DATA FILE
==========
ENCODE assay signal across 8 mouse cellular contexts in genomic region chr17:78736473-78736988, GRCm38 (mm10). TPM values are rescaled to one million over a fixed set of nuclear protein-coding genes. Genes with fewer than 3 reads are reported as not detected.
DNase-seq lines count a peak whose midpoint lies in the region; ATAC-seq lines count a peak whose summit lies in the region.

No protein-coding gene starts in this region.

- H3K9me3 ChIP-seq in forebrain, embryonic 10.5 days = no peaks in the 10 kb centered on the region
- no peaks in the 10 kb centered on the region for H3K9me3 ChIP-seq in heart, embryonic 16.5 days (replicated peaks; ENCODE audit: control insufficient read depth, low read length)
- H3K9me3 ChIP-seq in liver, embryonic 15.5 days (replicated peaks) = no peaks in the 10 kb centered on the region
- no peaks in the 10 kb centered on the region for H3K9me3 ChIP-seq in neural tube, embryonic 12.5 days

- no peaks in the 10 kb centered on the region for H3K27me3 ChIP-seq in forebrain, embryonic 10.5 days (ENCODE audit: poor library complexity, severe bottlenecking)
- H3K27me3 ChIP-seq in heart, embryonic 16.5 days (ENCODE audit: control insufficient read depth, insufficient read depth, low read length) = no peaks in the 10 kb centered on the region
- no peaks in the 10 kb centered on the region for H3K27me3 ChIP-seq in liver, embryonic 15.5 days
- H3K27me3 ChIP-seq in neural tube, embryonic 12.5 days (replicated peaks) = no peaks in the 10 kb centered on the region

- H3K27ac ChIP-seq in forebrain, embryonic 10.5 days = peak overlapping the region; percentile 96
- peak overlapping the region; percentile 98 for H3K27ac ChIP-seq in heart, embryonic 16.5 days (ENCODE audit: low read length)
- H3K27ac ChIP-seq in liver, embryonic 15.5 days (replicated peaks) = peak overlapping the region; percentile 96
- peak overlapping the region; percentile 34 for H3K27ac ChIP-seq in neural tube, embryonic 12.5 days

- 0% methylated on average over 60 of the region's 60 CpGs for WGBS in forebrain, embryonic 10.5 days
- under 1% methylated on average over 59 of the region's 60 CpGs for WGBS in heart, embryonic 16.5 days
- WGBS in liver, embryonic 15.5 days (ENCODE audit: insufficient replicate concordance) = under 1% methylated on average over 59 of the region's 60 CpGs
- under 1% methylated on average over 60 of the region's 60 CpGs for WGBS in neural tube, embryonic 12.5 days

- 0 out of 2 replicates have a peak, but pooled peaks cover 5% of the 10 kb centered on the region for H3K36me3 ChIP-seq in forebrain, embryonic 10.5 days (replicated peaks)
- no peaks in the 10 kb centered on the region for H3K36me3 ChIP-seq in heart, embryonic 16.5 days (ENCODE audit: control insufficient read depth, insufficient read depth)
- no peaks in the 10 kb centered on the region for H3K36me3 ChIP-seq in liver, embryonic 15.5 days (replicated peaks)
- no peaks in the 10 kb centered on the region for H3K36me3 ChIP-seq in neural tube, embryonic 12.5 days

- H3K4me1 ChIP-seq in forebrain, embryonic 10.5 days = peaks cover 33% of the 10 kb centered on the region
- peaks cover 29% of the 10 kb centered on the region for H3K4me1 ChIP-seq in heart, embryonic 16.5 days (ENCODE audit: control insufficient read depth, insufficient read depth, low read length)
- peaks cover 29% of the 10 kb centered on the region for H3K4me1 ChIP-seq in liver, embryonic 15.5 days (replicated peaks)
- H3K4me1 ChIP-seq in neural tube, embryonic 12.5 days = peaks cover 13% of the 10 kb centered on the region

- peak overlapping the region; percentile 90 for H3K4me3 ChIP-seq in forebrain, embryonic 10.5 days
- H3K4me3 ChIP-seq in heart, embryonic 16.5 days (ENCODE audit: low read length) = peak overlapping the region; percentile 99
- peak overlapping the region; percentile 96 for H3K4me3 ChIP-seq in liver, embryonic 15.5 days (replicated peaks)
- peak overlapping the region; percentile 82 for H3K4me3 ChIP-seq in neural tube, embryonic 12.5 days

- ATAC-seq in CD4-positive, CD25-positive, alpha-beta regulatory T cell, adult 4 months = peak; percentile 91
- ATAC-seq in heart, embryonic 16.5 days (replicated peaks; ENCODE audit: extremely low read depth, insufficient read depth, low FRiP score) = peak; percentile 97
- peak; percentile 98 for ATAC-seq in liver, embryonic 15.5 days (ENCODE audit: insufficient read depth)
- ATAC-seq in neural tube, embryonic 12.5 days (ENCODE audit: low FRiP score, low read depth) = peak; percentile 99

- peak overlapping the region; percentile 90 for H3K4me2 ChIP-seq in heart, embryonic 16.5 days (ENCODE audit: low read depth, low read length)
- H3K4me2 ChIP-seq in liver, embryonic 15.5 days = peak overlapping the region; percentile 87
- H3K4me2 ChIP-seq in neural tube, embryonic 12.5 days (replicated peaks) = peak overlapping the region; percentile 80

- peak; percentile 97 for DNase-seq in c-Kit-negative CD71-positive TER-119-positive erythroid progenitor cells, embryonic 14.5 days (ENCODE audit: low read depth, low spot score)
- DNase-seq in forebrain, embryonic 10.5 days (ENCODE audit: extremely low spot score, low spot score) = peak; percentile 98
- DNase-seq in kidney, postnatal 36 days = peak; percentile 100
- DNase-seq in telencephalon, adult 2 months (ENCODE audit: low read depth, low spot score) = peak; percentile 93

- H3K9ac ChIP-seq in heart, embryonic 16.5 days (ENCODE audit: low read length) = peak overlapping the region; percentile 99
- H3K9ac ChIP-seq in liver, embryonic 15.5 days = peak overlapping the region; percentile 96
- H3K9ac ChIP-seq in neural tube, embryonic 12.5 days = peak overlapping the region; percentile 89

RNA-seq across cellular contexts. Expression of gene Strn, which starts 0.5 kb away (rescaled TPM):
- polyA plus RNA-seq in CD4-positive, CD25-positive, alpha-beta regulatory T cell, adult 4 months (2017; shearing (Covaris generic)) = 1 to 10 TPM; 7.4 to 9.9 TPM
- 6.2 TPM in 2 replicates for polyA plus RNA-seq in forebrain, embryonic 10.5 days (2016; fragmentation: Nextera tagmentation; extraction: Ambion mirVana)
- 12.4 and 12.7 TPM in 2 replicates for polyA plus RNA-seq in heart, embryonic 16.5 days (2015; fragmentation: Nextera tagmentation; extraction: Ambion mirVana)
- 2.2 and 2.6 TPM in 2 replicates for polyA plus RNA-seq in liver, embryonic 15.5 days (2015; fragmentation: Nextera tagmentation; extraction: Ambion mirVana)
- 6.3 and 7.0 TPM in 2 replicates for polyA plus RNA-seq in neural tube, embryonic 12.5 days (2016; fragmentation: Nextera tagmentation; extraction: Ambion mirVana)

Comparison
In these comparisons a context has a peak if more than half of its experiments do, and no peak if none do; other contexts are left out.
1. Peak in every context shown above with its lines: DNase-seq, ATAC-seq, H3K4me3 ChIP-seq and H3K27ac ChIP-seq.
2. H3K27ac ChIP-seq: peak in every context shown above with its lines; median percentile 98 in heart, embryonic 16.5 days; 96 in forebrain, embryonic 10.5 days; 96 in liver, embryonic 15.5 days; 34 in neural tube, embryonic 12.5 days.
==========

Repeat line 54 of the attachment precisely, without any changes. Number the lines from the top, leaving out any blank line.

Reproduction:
1. Peak in every context shown above with its lines: DNase-seq, ATAC-seq, H3K4me3 ChIP-seq and H3K27ac ChIP-seq.